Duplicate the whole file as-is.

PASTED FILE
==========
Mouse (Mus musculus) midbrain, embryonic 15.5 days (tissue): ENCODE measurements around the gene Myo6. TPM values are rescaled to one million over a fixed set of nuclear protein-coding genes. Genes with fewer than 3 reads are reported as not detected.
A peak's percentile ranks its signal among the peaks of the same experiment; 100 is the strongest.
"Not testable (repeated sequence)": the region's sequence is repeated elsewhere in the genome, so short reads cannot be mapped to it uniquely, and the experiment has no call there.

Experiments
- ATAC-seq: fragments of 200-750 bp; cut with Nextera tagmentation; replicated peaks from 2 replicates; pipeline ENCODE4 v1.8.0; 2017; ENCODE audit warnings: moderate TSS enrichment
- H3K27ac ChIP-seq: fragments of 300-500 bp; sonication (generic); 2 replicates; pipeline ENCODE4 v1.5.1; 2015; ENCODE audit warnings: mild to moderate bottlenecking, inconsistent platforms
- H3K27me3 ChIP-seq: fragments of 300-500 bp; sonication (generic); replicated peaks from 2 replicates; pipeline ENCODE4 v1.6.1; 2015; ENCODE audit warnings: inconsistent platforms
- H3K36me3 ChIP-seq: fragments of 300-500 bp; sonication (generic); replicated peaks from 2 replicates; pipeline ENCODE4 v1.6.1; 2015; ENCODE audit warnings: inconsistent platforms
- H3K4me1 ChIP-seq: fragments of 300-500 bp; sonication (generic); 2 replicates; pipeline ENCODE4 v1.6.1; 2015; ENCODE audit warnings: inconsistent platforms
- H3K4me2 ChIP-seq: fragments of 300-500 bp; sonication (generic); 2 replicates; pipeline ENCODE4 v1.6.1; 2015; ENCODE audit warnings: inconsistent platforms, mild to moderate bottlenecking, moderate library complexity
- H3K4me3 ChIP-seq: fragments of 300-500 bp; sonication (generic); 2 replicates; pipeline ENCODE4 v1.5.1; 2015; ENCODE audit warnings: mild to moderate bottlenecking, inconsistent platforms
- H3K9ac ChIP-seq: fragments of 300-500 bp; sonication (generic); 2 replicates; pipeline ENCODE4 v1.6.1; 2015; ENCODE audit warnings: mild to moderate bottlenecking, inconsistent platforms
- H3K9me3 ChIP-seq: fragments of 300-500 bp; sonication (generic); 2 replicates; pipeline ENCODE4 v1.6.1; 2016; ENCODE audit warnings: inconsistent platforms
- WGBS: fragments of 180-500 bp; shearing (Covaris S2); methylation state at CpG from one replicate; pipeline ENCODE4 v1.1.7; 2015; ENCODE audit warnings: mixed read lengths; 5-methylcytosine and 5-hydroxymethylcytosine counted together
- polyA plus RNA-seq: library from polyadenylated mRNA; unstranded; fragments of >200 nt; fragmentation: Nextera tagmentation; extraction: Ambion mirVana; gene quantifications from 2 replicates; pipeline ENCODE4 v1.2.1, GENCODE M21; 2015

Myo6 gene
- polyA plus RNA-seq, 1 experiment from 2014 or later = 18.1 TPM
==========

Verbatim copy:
Mouse (Mus musculus) midbrain, embryonic 15.5 days (tissue): ENCODE measurements around the gene Myo6. TPM values are rescaled to one million over a fixed set of nuclear protein-coding genes. Genes with fewer than 3 reads are reported as not detected.
A peak's percentile ranks its signal among the peaks of the same experiment; 100 is the strongest.
"Not testable (repeated sequence)": the region's sequence is repeated elsewhere in the genome, so short reads cannot be mapped to it uniquely, and the experiment has no call there.

Experiments
- ATAC-seq: fragments of 200-750 bp; cut with Nextera tagmentation; replicated peaks from 2 replicates; pipeline ENCODE4 v1.8.0; 2017; ENCODE audit warnings: moderate TSS enrichment
- H3K27ac ChIP-seq: fragments of 300-500 bp; sonication (generic); 2 replicates; pipeline ENCODE4 v1.5.1; 2015; ENCODE audit warnings: mild to moderate bottlenecking, inconsistent platforms
- H3K27me3 ChIP-seq: fragments of 300-500 bp; sonication (generic); replicated peaks from 2 replicates; pipeline ENCODE4 v1.6.1; 2015; ENCODE audit warnings: inconsistent platforms
- H3K36me3 ChIP-seq: fragments of 300-500 bp; sonication (generic); replicated peaks from 2 replicates; pipeline ENCODE4 v1.6.1; 2015; ENCODE audit warnings: inconsistent platforms
- H3K4me1 ChIP-seq: fragments of 300-500 bp; sonication (generic); 2 replicates; pipeline ENCODE4 v1.6.1; 2015; ENCODE audit warnings: inconsistent platforms
- H3K4me2 ChIP-seq: fragments of 300-500 bp; sonication (generic); 2 replicates; pipeline ENCODE4 v1.6.1; 2015; ENCODE audit warnings: inconsistent platforms, mild to moderate bottlenecking, moderate library complexity
- H3K4me3 ChIP-seq: fragments of 300-500 bp; sonication (generic); 2 replicates; pipeline ENCODE4 v1.5.1; 2015; ENCODE audit warnings: mild to moderate bottlenecking, inconsistent platforms
- H3K9ac ChIP-seq: fragments of 300-500 bp; sonication (generic); 2 replicates; pipeline ENCODE4 v1.6.1; 2015; ENCODE audit warnings: mild to moderate bottlenecking, inconsistent platforms
- H3K9me3 ChIP-seq: fragments of 300-500 bp; sonication (generic); 2 replicates; pipeline ENCODE4 v1.6.1; 2016; ENCODE audit warnings: inconsistent platforms
- WGBS: fragments of 180-500 bp; shearing (Covaris S2); methylation state at CpG from one replicate; pipeline ENCODE4 v1.1.7; 2015; ENCODE audit warnings: mixed read lengths; 5-methylcytosine and 5-hydroxymethylcytosine counted together
- polyA plus RNA-seq: library from polyadenylated mRNA; unstranded; fragments of >200 nt; fragmentation: Nextera tagmentation; extraction: Ambion mirVana; gene quantifications from 2 replicates; pipeline ENCODE4 v1.2.1, GENCODE M21; 2015

Myo6 gene
- polyA plus RNA-seq, 1 experiment from 2014 or later = 18.1 TPM